Make no mistake. President Obama's support for an extension of the Bush tax cuts is born out of the reality that his re-election is now less than two years away, and by the minute he is losing those independent voters who voted for him in 2008.
But you know the old saw: Sometimes you have to dance with the ones who brung you to the dance. The president is stuck waltzing about with a Democratic House and Senate whose members learned nothing from the November elections.
Both chambers in the Capitol this week looked more like holding tanks for the insane. Yes, House Speaker Nancy Pelosi begrudgingly allowed the tax compromise to move forward. But then many on her side of the partisan aisle -- a number of whom were defeated in November -- took verbal shots at the bill, even after it passed the Democratically controlled Senate.
All this was troublesome enough for the Democrats' already tarnished image with the American public. But then came the next humdinger, the federal budget. Its passage again and again has been delayed. When it finally did pass, it amounted to a giant Christmas present for the chosen recipients of more than 6,000 earmarks.
Moreover, Majority Leader Harry Reid -- the worst possible spokesperson for the Senate Democratic caucus -- insisted that the nearly 2,000 pages of the bill's largely unread contents be shoved through Congress in just a few days. Reid apparently believes that after he dodged a political bullet by eking out his re-election bid in Nevada, he and his party in Congress can continue to play the same old game of hide the ball that Reid himself mastered long ago.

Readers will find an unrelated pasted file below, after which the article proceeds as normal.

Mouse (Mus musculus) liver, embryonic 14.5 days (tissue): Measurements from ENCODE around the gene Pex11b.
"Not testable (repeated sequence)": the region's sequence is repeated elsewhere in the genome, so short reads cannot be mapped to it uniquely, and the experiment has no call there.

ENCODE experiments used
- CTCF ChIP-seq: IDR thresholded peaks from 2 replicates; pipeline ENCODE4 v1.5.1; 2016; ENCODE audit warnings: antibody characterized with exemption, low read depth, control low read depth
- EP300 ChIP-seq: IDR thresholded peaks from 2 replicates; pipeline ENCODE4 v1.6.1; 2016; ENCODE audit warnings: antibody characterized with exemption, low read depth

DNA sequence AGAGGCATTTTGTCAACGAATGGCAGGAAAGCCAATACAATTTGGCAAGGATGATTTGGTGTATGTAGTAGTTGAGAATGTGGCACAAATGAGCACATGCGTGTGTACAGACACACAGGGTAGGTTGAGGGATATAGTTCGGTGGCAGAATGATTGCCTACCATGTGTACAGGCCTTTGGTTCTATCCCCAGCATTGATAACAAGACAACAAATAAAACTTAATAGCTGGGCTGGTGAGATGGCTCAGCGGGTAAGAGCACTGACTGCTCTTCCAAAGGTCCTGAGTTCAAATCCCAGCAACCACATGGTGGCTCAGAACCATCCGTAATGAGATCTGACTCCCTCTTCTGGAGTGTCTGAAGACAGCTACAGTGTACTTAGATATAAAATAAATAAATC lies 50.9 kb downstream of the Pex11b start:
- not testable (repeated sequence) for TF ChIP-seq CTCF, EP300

Obama, too, has probably not changed his core liberal political philosophy. His willingness to compromise on the Bush tax cuts simply showed that, like all good politicians, he's doing what it takes to survive. Unfortunately for him, as he inches to the middle of the road, he is getting sideswiped by both Democrats in the left lane and Republicans in the right lane.
The most comical happening of the dizzying last few weeks was when Obama brought Bill Clinton into the White House press room with him and then exited to attend a White House Christmas party.
For the next half-hour or so, Clinton made us remember what it was like to have a real president. The old master leaned on the podium as if it were a long-lost easy chair and took the press conference to a new level. He called on various reporters by name, and he covered subjects far beyond just the tax compromise. And yet again America witnessed an example of President Obama being upstaged by someone in his own party.
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